SYMPOSIA PAPER Published: 01 January 1986

Pyrolysis Mass Spectrometry and Multivariate Analysis of Several Key World Oil Shale Kerogens and Some Recent Alginites


To demonstrate the potential of modern pyrolysis/mass spectrometry (Py-MS) for rapid characterization of oil shale kerogens and alginites of different geological and depositional origin, four key world oil shale kerogens and three alginites were analyzed by Curie-point Py-MS in combination with multivariate analysis methods such as factor and discriminant analysis.

The pyrolysis mass spectra of the algal coal torbanite and the two recent alginites coorongite and botryococcus rubber reveal similar structural characteristics as observed in previous pyrolysis gas chromatographic/mass spectrometric (GC/MS) studies, including signatures of specific aliphatic hydrocarbon moieties produced by Botryococcus braunii. Moreover, application of a new time-resolved Py-MS technique reveals the rather heterogeneous nature of the two recent alginites coorongite and botryococcus rubber which contain several types of oxygen functionalities and exhibit complex thermal decomposition reactions, as opposed to the much more homogeneous nature of torbanite which shows a rather simple thermal decomposition behavior. The thermal decomposition patterns of the four kerogens derived from Green River, kukersite, tasmanite, and messel oil shales show an overall resemblance with torbanite. Factor and discriminant analysis of the pyrolysis mass spectra, however, reveal the existence of relatively minor but highly characteristic differences. For instance, the messel shale kerogen shows a significant hydroxyaromatic component, presumably reflecting contributions of terrestrial plant materials to the depositional environment. In contrast, the high sulfur signals of the tasmanite shale kerogen reveal a strong marine influence.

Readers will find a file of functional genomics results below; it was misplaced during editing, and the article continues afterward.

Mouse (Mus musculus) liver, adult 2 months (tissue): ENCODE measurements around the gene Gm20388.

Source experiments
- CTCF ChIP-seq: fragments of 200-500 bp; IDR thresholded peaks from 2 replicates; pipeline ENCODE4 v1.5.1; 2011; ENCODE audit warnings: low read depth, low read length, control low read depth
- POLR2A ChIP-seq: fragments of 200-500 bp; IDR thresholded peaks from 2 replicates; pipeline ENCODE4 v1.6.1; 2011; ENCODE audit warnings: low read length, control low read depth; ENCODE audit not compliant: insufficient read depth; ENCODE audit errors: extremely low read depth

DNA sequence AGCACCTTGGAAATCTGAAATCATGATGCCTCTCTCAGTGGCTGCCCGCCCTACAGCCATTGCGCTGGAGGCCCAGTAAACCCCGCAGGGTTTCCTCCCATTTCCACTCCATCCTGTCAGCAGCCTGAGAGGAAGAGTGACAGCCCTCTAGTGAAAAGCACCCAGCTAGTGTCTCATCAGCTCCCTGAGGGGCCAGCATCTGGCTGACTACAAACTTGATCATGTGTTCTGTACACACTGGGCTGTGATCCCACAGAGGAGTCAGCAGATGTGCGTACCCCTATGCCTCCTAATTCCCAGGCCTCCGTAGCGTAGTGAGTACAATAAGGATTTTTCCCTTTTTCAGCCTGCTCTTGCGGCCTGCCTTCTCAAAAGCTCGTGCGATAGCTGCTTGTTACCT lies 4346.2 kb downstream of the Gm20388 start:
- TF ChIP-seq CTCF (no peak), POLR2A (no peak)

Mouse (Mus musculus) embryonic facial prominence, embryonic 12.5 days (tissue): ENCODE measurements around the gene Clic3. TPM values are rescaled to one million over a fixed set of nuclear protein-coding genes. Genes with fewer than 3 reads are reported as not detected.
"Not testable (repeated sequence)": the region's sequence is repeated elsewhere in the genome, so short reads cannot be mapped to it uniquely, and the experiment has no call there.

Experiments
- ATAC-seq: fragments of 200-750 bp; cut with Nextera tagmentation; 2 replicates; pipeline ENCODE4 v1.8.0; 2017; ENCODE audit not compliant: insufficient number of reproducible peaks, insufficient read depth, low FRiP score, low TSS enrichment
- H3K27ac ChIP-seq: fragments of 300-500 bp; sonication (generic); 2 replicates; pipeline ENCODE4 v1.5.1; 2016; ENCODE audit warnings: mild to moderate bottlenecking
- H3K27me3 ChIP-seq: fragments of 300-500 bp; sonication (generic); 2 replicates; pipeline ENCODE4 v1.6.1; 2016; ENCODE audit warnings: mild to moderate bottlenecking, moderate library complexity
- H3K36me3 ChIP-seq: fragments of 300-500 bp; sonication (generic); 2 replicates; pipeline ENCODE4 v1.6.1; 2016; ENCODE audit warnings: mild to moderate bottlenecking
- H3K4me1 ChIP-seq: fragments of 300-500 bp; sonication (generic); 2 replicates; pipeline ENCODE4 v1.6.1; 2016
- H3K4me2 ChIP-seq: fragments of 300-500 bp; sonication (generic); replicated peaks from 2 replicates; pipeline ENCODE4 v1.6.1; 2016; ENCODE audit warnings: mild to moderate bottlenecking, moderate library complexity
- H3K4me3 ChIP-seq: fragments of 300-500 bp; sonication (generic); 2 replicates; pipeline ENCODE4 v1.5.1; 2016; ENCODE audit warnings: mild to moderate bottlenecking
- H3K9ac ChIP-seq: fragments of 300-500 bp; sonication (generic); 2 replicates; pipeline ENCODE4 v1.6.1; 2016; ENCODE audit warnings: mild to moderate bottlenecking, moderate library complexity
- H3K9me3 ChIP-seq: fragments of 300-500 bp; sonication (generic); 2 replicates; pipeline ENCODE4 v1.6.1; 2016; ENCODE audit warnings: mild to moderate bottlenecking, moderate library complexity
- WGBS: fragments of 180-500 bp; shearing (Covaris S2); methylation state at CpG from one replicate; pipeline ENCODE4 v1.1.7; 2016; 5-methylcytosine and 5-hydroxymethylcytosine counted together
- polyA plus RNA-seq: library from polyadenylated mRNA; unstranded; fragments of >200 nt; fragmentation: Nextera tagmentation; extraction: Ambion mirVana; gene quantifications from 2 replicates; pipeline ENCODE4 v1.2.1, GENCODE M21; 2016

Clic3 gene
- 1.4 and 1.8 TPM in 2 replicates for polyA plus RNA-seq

The relationship between the Py-MS patterns in the discriminant analysis plot shows an overall resemblance with the relative positions of the kerogens in a Van Krevelen diagram. Consequently, it appears feasible to classify oil shale kerogens into the proper Tissot types (I–IV) on the basis of direct Py-MS results.

It is concluded that computerized Py-MS techniques offer a highly promising approach to rapid structural characterization and classification of a potentially broad range of oil shale kerogens and alginites.

Author Information

Meuzelaar, HLC
Biomaterials Profiling Center, University of Utah, Salt Lake City, UT
Windig, W
Biomaterials Profiling Center, University of Utah, Salt Lake City, UT
Futrell, JH
University of Utah, Salt Lake City, UT
Harper, AM
University of Texas at El Paso, El Paso, TX
Larter, SR
UNOCAL Science and Technology Division, Brea, CA
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Developed by Committee: D02
Pages: 81–105
DOI: 10.1520/STP18316S
ISBN-EB: 978-0-8031-4969-4
ISBN-13: 978-0-8031-0467-9